Pre-activate user by email address

You may create a user account for a user that has not yet logged in, and identify the user by email address.

1. As an admin, create a user object:

  "email": "",
  "username": "barney",
  "is_active": true

2. Create a link object, where tail_uuid is the user’s email address, head_uuid is the user object created in the previous step, and xxxxx is the value of uuid_prefix of the SSO server.

  "link_class": "permission",
  "name": "can_login",
  "tail_uuid": "email address",
  "head_uuid: "user uuid",
  "properties": {
    "identity_url_prefix": "xxxxx-tpzed-"

3. When the user logs in the first time, the email address will be recognized and the user will be associated with the linked user object.

Pre-activate federated user

1. As admin, create a user object with the uuid of the federated user (this is the user’s uuid on their home cluster):

  "uuid": "home1-tpzed-000000000000000",
  "email": "",
  "username": "barney",
  "is_active": true

2. When the user logs in, they will be associated with the existing user object.

Auto-activate federated users from trusted clusters

In the API server config, configure auto_activate_users_from with a list of one or more five-character cluster ids. A federated user from one of the listed clusters which is_active on the home cluster will be automatically set up and activated on this cluster.

Deactivating users

Setting is_active is not sufficient to lock out a user. The user can call activate to become active again. Instead, use unsetup:

  • Delete oid_login_perms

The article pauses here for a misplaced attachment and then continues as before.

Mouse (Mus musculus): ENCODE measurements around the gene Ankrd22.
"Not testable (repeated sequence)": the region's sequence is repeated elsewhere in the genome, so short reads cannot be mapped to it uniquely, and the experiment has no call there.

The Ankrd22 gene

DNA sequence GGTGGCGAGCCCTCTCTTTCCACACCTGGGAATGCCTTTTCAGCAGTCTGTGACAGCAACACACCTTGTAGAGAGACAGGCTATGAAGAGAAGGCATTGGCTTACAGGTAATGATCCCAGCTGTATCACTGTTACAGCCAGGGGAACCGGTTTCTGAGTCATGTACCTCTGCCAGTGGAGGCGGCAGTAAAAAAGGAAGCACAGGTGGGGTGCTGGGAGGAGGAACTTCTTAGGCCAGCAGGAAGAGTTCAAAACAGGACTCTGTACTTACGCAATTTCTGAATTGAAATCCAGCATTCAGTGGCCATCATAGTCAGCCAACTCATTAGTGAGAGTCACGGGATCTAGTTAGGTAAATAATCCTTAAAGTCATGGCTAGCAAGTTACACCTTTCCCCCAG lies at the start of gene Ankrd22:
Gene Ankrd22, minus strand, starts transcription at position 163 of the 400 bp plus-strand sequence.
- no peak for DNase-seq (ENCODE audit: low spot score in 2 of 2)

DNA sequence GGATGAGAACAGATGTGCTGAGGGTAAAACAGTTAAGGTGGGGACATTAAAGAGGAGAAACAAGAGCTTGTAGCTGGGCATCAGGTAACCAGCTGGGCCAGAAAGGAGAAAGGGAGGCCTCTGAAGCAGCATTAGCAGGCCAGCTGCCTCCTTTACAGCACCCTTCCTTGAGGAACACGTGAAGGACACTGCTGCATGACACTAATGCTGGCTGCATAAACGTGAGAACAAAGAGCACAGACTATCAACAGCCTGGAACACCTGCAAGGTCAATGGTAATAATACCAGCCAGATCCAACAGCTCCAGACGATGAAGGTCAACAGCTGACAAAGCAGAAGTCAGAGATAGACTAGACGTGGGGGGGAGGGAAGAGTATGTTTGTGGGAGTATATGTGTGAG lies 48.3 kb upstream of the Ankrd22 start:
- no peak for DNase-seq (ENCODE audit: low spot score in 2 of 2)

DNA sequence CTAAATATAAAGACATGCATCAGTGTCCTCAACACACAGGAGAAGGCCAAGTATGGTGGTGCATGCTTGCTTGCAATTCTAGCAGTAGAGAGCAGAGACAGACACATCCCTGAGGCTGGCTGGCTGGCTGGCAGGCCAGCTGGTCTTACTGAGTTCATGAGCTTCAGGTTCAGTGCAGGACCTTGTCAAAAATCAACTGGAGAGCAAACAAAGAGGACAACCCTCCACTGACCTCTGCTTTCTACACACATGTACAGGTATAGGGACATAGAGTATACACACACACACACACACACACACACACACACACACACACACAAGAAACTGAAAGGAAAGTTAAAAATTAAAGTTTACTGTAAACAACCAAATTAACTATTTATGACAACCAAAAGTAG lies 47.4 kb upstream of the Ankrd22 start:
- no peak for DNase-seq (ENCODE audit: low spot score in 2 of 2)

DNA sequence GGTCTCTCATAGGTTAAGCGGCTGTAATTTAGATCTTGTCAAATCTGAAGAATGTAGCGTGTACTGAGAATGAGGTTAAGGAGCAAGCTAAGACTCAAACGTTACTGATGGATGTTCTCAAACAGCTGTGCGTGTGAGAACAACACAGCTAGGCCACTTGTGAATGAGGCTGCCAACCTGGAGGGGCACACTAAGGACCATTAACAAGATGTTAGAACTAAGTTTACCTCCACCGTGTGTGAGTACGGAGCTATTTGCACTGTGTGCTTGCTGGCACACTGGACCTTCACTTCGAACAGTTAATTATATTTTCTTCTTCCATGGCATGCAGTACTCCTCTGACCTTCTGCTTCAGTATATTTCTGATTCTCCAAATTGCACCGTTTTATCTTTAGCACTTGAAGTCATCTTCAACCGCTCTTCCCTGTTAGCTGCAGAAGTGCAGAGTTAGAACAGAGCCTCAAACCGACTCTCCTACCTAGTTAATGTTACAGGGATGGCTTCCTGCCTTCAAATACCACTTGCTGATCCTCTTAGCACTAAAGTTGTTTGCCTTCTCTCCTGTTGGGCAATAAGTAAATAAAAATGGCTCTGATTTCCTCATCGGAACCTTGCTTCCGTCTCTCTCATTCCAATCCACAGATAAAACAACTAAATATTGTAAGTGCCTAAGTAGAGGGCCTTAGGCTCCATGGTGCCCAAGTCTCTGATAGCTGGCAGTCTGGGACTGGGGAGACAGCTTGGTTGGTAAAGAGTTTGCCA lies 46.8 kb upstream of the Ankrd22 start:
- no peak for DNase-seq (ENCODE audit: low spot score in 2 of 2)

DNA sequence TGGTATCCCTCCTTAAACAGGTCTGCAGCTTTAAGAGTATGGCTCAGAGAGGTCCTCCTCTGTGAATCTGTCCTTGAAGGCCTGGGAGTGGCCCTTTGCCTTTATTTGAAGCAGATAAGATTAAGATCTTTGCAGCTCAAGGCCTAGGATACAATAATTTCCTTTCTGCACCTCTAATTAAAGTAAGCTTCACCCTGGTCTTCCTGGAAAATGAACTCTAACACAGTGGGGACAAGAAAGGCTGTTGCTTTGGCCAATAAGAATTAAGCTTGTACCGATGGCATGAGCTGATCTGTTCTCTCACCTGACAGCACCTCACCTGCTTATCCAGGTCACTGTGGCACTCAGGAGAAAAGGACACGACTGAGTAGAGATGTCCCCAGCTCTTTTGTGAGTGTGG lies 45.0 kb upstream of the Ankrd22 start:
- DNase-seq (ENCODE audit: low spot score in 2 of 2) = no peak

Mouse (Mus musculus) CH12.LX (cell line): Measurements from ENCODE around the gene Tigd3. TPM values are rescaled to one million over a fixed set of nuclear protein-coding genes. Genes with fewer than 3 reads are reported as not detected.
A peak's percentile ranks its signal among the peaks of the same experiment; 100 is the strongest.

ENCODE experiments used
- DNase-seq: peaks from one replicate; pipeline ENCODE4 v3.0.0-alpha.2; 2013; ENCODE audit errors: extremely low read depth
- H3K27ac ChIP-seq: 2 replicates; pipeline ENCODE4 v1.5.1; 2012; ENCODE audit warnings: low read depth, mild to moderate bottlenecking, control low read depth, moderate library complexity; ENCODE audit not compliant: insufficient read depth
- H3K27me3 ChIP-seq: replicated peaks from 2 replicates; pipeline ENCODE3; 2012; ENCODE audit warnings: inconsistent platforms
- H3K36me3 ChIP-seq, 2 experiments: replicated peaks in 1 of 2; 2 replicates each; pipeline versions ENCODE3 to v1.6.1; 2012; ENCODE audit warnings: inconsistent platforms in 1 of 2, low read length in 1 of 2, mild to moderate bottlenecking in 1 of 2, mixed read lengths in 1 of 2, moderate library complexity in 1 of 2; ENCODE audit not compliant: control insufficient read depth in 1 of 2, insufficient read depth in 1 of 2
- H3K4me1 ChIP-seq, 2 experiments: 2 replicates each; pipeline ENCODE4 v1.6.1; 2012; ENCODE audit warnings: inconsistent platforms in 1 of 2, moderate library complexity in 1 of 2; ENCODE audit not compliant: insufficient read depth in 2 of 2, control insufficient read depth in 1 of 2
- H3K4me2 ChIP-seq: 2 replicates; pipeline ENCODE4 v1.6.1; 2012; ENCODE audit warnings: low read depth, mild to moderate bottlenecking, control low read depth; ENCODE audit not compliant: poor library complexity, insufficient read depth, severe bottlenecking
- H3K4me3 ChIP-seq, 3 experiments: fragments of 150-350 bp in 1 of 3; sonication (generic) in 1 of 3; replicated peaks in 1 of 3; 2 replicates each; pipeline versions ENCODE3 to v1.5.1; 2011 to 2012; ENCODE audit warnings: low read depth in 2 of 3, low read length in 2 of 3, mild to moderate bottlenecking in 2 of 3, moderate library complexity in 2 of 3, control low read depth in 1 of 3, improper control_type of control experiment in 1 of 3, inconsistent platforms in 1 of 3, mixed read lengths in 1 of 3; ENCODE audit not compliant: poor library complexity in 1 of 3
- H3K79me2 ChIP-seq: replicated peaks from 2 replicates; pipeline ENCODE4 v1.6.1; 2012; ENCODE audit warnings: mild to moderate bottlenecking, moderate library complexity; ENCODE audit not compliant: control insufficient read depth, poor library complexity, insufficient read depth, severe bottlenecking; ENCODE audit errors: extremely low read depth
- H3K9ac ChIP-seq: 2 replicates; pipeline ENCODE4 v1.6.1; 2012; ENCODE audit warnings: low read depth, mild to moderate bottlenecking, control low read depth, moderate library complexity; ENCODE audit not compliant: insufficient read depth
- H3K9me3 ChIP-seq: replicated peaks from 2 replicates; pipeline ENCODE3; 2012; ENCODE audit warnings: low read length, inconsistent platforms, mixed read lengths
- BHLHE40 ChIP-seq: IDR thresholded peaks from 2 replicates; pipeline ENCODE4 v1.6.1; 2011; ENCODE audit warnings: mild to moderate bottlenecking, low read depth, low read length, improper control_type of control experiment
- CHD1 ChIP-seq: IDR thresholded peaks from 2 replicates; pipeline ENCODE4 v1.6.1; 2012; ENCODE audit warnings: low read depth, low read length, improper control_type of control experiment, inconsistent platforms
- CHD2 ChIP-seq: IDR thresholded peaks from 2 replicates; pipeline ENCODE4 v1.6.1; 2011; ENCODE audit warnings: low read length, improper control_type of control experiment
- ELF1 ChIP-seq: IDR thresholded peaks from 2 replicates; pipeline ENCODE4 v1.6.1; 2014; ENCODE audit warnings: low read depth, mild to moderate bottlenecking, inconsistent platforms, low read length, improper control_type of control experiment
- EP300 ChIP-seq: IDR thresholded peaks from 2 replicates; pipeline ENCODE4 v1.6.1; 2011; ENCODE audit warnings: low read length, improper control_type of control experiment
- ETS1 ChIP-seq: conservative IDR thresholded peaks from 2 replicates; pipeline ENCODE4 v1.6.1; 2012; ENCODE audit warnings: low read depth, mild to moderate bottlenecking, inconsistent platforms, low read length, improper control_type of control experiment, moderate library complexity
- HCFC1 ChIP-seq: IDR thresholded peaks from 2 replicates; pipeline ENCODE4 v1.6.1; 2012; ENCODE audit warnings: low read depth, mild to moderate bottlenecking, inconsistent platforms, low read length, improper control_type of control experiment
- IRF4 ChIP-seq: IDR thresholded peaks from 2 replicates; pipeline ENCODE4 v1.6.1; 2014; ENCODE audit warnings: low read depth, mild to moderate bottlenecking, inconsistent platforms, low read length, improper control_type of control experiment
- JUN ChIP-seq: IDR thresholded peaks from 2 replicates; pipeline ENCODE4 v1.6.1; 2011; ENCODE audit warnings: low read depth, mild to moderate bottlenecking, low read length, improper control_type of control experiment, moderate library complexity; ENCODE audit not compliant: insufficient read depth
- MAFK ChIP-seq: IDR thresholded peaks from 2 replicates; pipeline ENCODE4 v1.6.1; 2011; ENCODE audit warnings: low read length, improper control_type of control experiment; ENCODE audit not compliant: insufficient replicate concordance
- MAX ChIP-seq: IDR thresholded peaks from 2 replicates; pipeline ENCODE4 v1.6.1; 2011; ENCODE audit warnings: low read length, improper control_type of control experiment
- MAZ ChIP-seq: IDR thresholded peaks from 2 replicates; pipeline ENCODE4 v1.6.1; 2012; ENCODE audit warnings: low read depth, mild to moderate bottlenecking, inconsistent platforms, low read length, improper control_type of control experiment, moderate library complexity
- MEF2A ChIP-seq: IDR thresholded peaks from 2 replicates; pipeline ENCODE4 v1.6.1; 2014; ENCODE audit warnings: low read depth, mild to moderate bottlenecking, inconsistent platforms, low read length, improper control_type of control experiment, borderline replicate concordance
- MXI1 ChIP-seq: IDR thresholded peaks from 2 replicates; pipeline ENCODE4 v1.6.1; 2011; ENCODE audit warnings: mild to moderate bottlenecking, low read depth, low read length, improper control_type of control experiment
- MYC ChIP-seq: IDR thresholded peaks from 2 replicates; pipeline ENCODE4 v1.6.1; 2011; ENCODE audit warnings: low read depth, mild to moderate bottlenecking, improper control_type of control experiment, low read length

• Delete git repository permission links
  • Delete VM login permission links
  • Remove from “All users” group
  • Delete any “signatures”
  • Clear preferences / profile
  • Mark as inactive

Activation flows

Private instance

Policy: users must be manually approved.

auto_setup_new_users: false
new_users_are_active: false
  1. User is created. Not set up. is_active is false.
  2. Workbench checks is_invited and finds it is false. User gets “inactive user” page.
  3. Admin goes to user page and clicks either “setup user” or manually is_active to true.
  4. Clicking “setup user” sets up the user. This includes adding the user to “All users” which qualifies the user as is_invited.
  5. On refreshing workbench, the user is still inactive, but is able to self-activate after signing clickthrough agreements (if any).
  6. Alternately, directly setting is_active to true also sets up the user, but workbench won’t display clickthrough agreements (because the user is already active).

Federated instance

Policy: users from other clusters in the federation are activated, users from outside the federation must be manually approved

auto_setup_new_users: false
new_users_are_active: false
auto_activate_users_from: [home1]
  1. Federated user arrives claiming to be from cluster ‘home1’
  2. API server authenticates user as being from cluster ‘home1’
  3. Because ‘home1’ is in auto_activate_users_from the user is set up and activated.
  4. User can immediately start using workbench.

Open instance

Policy: anybody who shows up and signs the agreements is activated.

auto_setup_new_users: true
new_users_are_active: false
  1. User is created and auto-setup. At this point, is_active is false, but user has been added to “All users” group.
  2. Workbench checks is_invited and finds it is true, because the user is a member of “All users” group.
  3. Workbench presents user with list of user agreements, user reads and clicks “sign” for each one.
  4. Workbench tries to activate user.
  5. User is activated.

Developer instance

Policy: avoid wasting developer’s time during development/testing

auto_setup_new_users: true
new_users_are_active: true
  1. User is created, immediately auto-setup, and auto-activated.
  2. User can immediately start using workbench.

Previous: User management at the CLI Next: Migrating users to federated accounts

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Code samples in this documentation are licensed under the Apache License, Version 2.0.